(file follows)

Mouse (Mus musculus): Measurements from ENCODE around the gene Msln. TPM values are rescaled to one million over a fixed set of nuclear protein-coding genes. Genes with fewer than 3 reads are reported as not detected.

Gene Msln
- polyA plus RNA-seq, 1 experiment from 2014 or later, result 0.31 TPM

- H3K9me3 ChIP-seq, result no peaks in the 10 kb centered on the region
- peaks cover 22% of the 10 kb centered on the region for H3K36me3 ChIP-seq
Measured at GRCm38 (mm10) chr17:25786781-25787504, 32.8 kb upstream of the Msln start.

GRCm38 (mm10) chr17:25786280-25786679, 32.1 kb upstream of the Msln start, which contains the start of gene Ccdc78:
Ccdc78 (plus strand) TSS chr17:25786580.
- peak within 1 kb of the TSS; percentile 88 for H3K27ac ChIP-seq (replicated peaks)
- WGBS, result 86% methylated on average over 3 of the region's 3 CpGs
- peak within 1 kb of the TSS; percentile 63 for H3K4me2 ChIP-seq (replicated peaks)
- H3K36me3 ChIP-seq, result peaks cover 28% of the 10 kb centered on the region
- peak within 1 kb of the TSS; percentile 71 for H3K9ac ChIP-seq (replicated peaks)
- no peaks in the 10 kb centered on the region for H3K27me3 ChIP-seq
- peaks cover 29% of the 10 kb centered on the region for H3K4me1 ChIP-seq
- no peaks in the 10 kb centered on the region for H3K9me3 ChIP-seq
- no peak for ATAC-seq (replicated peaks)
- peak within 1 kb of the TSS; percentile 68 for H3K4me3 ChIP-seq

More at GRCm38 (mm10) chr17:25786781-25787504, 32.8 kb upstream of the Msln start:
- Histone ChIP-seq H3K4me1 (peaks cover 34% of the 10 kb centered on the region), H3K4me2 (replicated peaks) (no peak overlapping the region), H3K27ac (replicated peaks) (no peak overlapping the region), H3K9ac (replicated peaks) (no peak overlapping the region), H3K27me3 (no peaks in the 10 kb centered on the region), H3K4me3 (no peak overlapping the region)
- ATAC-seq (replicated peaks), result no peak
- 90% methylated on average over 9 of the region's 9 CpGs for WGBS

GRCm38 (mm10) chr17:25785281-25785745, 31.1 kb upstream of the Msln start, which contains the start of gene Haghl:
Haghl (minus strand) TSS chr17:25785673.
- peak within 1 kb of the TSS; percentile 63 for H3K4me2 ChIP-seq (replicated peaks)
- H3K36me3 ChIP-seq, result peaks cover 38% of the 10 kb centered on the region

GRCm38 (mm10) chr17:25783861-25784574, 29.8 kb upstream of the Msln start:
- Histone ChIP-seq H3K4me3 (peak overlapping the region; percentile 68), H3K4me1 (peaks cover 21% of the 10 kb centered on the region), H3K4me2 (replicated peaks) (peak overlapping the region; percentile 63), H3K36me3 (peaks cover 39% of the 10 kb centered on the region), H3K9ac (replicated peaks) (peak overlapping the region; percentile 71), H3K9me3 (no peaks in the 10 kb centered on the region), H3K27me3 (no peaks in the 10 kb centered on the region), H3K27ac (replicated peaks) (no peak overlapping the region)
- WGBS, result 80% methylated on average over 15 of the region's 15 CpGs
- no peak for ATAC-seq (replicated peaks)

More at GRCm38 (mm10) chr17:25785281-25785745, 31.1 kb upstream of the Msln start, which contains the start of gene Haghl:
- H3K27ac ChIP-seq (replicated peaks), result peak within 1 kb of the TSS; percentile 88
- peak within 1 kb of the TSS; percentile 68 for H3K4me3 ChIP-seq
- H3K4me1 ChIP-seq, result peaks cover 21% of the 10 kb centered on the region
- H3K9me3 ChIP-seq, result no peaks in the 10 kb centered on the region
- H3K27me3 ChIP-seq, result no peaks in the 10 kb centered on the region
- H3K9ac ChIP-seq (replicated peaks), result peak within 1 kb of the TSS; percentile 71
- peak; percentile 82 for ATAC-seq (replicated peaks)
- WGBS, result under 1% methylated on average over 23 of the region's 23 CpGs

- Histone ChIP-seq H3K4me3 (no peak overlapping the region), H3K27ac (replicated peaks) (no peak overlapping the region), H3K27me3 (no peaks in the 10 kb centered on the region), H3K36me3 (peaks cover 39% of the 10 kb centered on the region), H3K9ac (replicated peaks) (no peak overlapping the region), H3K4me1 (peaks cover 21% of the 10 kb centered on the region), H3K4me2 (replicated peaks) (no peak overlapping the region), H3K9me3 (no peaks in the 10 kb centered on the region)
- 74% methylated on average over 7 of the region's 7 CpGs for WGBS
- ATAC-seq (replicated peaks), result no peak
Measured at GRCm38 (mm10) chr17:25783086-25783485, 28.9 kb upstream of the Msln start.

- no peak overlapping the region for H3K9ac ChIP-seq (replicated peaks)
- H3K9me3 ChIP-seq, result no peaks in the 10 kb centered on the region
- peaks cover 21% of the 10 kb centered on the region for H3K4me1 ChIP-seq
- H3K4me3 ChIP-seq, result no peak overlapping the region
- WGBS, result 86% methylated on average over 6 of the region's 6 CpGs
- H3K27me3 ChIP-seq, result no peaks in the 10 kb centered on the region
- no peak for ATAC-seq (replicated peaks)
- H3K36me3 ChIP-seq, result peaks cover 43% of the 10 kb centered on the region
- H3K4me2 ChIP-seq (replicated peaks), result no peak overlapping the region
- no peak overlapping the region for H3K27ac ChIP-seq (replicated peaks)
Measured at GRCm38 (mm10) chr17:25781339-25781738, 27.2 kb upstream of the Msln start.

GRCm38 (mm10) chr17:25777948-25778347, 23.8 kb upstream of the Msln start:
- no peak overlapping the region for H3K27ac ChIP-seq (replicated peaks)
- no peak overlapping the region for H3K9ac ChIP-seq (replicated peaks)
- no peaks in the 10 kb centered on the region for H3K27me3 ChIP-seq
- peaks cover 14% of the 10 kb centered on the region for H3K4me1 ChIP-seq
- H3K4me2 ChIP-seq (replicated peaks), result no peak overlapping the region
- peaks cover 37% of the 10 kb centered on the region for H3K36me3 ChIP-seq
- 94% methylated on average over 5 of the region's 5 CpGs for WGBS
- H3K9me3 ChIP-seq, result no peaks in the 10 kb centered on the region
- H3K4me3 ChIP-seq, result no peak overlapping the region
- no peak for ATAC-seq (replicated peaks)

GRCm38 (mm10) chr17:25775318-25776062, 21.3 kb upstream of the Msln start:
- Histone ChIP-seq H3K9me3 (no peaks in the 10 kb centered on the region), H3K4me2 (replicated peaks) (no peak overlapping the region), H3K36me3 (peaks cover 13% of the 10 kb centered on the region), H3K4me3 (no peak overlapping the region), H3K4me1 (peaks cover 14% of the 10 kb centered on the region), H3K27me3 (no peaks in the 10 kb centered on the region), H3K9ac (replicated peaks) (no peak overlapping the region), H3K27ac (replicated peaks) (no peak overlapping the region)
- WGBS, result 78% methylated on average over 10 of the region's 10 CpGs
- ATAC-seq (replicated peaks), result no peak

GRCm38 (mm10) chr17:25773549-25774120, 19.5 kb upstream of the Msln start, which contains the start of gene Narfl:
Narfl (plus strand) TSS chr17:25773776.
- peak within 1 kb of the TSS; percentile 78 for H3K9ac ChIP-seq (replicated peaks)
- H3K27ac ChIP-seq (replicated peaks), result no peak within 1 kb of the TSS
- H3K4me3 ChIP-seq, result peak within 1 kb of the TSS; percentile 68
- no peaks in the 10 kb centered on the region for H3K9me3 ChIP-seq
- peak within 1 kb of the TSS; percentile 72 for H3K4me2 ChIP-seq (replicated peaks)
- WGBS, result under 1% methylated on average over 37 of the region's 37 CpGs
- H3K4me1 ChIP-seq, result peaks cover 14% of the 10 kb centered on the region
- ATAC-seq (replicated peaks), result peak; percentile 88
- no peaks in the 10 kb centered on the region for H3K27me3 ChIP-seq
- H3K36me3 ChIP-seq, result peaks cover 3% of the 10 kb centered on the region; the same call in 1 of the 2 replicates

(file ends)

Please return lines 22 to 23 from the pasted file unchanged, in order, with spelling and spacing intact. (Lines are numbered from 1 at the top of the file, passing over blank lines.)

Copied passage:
- 90% methylated on average over 9 of the region's 9 CpGs for WGBS

GRCm38 (mm10) chr17:25785281-25785745, 31.1 kb upstream of the Msln start, which contains the start of gene Haghl: